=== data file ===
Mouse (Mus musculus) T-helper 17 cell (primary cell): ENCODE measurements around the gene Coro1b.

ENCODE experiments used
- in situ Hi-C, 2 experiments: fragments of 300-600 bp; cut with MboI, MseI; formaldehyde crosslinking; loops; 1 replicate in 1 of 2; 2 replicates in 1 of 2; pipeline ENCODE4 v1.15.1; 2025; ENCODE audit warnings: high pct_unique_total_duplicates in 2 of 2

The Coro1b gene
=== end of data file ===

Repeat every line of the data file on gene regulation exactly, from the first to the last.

Mouse (Mus musculus) T-helper 17 cell (primary cell): ENCODE measurements around the gene Coro1b.

ENCODE experiments used
- in situ Hi-C, 2 experiments: fragments of 300-600 bp; cut with MboI, MseI; formaldehyde crosslinking; loops; 1 replicate in 1 of 2; 2 replicates in 1 of 2; pipeline ENCODE4 v1.15.1; 2025; ENCODE audit warnings: high pct_unique_total_duplicates in 2 of 2

The Coro1b gene